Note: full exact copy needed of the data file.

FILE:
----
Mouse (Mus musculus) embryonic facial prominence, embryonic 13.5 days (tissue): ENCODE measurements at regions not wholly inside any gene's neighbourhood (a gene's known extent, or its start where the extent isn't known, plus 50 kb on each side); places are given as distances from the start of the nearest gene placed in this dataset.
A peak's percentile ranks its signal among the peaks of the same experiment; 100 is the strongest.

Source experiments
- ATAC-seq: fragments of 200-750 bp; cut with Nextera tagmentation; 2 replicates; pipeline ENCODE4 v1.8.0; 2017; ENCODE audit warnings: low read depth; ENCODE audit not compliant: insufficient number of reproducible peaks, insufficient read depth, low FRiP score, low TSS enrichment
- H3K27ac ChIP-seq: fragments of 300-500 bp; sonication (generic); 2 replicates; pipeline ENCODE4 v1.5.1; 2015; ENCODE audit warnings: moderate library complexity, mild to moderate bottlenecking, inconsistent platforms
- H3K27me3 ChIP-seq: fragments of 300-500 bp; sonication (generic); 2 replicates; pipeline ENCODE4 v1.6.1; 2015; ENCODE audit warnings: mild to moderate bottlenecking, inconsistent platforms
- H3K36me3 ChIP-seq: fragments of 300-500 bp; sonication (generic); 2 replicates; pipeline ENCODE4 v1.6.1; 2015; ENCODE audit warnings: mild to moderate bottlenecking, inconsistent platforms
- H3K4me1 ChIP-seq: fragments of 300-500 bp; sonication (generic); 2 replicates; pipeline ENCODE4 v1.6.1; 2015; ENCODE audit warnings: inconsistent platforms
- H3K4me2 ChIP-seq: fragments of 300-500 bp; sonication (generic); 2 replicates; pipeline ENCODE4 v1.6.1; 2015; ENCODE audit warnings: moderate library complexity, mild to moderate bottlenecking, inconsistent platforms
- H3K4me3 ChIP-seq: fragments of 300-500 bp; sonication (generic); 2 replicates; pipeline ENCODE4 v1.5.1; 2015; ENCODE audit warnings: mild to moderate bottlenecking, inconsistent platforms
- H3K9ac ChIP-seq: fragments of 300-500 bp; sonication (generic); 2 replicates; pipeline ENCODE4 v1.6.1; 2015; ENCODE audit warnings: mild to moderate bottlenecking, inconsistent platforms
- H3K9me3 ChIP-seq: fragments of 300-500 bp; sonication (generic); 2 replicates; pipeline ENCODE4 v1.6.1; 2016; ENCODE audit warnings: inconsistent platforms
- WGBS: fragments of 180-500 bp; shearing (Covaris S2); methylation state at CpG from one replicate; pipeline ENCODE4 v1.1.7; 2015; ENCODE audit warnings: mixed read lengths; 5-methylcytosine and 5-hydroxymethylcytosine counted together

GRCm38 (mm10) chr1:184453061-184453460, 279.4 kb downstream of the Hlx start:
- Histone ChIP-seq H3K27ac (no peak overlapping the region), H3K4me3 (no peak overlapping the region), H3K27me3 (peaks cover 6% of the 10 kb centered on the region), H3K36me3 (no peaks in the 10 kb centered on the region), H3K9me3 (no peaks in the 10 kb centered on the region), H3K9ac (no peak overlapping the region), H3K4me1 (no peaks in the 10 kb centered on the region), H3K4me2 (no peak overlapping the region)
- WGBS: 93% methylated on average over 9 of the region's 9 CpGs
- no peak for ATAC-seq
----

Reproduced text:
Mouse (Mus musculus) embryonic facial prominence, embryonic 13.5 days (tissue): ENCODE measurements at regions not wholly inside any gene's neighbourhood (a gene's known extent, or its start where the extent isn't known, plus 50 kb on each side); places are given as distances from the start of the nearest gene placed in this dataset.
A peak's percentile ranks its signal among the peaks of the same experiment; 100 is the strongest.

Source experiments
- ATAC-seq: fragments of 200-750 bp; cut with Nextera tagmentation; 2 replicates; pipeline ENCODE4 v1.8.0; 2017; ENCODE audit warnings: low read depth; ENCODE audit not compliant: insufficient number of reproducible peaks, insufficient read depth, low FRiP score, low TSS enrichment
- H3K27ac ChIP-seq: fragments of 300-500 bp; sonication (generic); 2 replicates; pipeline ENCODE4 v1.5.1; 2015; ENCODE audit warnings: moderate library complexity, mild to moderate bottlenecking, inconsistent platforms
- H3K27me3 ChIP-seq: fragments of 300-500 bp; sonication (generic); 2 replicates; pipeline ENCODE4 v1.6.1; 2015; ENCODE audit warnings: mild to moderate bottlenecking, inconsistent platforms
- H3K36me3 ChIP-seq: fragments of 300-500 bp; sonication (generic); 2 replicates; pipeline ENCODE4 v1.6.1; 2015; ENCODE audit warnings: mild to moderate bottlenecking, inconsistent platforms
- H3K4me1 ChIP-seq: fragments of 300-500 bp; sonication (generic); 2 replicates; pipeline ENCODE4 v1.6.1; 2015; ENCODE audit warnings: inconsistent platforms
- H3K4me2 ChIP-seq: fragments of 300-500 bp; sonication (generic); 2 replicates; pipeline ENCODE4 v1.6.1; 2015; ENCODE audit warnings: moderate library complexity, mild to moderate bottlenecking, inconsistent platforms
- H3K4me3 ChIP-seq: fragments of 300-500 bp; sonication (generic); 2 replicates; pipeline ENCODE4 v1.5.1; 2015; ENCODE audit warnings: mild to moderate bottlenecking, inconsistent platforms
- H3K9ac ChIP-seq: fragments of 300-500 bp; sonication (generic); 2 replicates; pipeline ENCODE4 v1.6.1; 2015; ENCODE audit warnings: mild to moderate bottlenecking, inconsistent platforms
- H3K9me3 ChIP-seq: fragments of 300-500 bp; sonication (generic); 2 replicates; pipeline ENCODE4 v1.6.1; 2016; ENCODE audit warnings: inconsistent platforms
- WGBS: fragments of 180-500 bp; shearing (Covaris S2); methylation state at CpG from one replicate; pipeline ENCODE4 v1.1.7; 2015; ENCODE audit warnings: mixed read lengths; 5-methylcytosine and 5-hydroxymethylcytosine counted together

GRCm38 (mm10) chr1:184453061-184453460, 279.4 kb downstream of the Hlx start:
- Histone ChIP-seq H3K27ac (no peak overlapping the region), H3K4me3 (no peak overlapping the region), H3K27me3 (peaks cover 6% of the 10 kb centered on the region), H3K36me3 (no peaks in the 10 kb centered on the region), H3K9me3 (no peaks in the 10 kb centered on the region), H3K9ac (no peak overlapping the region), H3K4me1 (no peaks in the 10 kb centered on the region), H3K4me2 (no peak overlapping the region)
- WGBS: 93% methylated on average over 9 of the region's 9 CpGs
- no peak for ATAC-seq